Brain power, babywearing and your body

Brain power

You might think that all your six-week-old does is eat, sleep and have her nappy changed but she's busy growing her brain at an incredible rate.

During every second of the early months, a thousand neural synapses – the pathways that are formed from memories of experience – will grow in her brain.

Your little one will continue to crave social interaction and engagement with you as well as observing the world around her. But she has no ability yet to screen out stimulus so watch out for signs she needs some down time.

Want to make your baby's brain grow even more? Then give her a cuddle! Research shows babies who are frequently cuddled have a thicker part of the brain called the "hippocampus", which leads to improved focus and memory.

A cuddle helps your bub's brain to grow.


Babywearing may help to settle and soothe your six-week-old, as being next to your body helps her feel safe. It will also leave your hands free too. An inward-facing carrier (holding her across your body or upright) allows her to look up at your face once her neck muscles are strong enough. The upright position offers the same benefits as tummy time and reduces the time he spends lying on his back.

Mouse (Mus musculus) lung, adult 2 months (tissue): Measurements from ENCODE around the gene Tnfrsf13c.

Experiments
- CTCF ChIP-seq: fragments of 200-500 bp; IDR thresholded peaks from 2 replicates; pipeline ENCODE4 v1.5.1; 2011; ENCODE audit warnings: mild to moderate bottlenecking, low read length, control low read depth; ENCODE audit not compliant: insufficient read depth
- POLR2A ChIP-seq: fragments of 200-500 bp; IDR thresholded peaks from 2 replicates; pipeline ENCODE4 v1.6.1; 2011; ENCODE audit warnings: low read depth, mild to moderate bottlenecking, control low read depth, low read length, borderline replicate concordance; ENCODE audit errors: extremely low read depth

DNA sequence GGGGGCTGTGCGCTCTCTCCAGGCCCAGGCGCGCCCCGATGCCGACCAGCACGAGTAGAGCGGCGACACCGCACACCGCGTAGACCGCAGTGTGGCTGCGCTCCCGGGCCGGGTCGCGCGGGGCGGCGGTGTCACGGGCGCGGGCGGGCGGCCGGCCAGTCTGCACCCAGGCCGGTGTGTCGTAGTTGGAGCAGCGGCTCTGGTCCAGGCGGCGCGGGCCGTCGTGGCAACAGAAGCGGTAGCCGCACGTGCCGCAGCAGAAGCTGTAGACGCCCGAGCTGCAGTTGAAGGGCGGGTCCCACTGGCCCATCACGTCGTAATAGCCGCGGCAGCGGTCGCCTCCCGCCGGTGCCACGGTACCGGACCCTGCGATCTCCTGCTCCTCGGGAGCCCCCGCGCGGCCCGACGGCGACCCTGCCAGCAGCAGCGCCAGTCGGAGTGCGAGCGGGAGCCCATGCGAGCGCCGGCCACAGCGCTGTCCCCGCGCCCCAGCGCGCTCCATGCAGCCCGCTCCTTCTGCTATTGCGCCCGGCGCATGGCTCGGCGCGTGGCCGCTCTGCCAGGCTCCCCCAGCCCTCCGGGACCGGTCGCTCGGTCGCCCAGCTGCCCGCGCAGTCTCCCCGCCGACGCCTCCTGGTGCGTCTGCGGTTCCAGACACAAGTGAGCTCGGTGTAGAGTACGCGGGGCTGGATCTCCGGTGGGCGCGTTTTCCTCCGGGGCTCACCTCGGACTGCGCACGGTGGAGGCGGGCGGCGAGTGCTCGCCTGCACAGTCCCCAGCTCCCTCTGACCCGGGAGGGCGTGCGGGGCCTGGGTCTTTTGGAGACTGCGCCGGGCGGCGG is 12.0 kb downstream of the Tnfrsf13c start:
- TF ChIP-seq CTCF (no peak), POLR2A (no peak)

Then, when she's older, turning her outwards will increase her interest in her surroundings.

All the movements you make while your babywearing help stimulate her vestibular system, important for balance and gross motor skill development.

When choosing a carrier, it's important to look for one which:

• allows healthy hip positioning for your baby
• is safe to use
• is comfortable for you to wear.

Healthy hip positioning is important to encourage normal hip development in babies and reduce the risk of developmental dysplasia of the hip.

Your baby carrier should allow your baby's hips to spread so his legs are straddling your body. Your baby's knees should be spread apart, his thighs should be supported, and his hips should be bent.

Your body after birth

The first six weeks after childbirth are tough on your body. Your core muscles are weakened in pregnancy, so lifting and cradling can cause aches and pains. Consult your GP to check your post-birth body is ready before starting any exercise regime.

Then, to ease the pain and regain muscle control, try these simple exercises at home:

• Every time you lift your baby engage your pelvic floor muscles, then draw them up to your belly button to keep them strong and toned.
• Don't hunch over when you're breastfeeding; keep your back straight and use pillows to support your baby during a feed, so you're not bearing her weight for prolonged periods.
• Go out for walks, making sure your pram handles are high enough to allow you to stand up straight.
• To help shape up your tummy, sit on an exercise ball or on a stool and, with your feet flat on the ground, gently lean backwards, hold the position, then return to sitting upright.